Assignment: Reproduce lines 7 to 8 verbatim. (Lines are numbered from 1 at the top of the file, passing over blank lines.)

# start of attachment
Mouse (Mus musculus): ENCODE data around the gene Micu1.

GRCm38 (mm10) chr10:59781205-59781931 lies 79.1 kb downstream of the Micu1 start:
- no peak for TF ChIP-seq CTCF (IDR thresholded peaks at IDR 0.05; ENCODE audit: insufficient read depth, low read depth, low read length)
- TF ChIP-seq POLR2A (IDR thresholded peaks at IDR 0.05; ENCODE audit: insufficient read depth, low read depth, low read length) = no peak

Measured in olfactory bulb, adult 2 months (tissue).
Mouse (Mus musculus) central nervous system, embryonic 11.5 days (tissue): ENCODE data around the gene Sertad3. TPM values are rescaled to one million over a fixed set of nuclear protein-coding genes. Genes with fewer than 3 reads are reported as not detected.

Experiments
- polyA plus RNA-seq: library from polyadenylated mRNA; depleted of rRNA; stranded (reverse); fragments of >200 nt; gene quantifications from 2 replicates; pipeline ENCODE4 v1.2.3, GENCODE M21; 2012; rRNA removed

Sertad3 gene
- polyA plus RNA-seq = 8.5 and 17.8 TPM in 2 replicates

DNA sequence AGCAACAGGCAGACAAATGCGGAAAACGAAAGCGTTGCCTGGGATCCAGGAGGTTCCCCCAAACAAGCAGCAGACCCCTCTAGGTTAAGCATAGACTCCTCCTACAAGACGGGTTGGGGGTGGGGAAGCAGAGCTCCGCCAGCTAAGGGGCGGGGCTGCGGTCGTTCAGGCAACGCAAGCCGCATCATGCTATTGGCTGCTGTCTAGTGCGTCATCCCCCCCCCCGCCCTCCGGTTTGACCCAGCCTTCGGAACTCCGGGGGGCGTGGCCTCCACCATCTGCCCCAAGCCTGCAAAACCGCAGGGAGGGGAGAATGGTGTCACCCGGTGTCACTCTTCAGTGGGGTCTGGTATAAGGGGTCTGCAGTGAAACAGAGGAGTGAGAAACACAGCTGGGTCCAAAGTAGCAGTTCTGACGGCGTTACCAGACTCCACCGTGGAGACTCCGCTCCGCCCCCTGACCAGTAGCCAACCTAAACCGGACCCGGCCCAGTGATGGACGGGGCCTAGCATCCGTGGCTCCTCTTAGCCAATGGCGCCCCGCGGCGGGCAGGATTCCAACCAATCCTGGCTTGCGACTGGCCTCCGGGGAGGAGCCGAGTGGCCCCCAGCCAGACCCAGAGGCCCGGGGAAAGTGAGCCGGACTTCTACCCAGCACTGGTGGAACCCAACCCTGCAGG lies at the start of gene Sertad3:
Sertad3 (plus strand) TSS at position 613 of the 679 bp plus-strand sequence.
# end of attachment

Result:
Experiments
- polyA plus RNA-seq: library from polyadenylated mRNA; depleted of rRNA; stranded (reverse); fragments of >200 nt; gene quantifications from 2 replicates; pipeline ENCODE4 v1.2.3, GENCODE M21; 2012; rRNA removed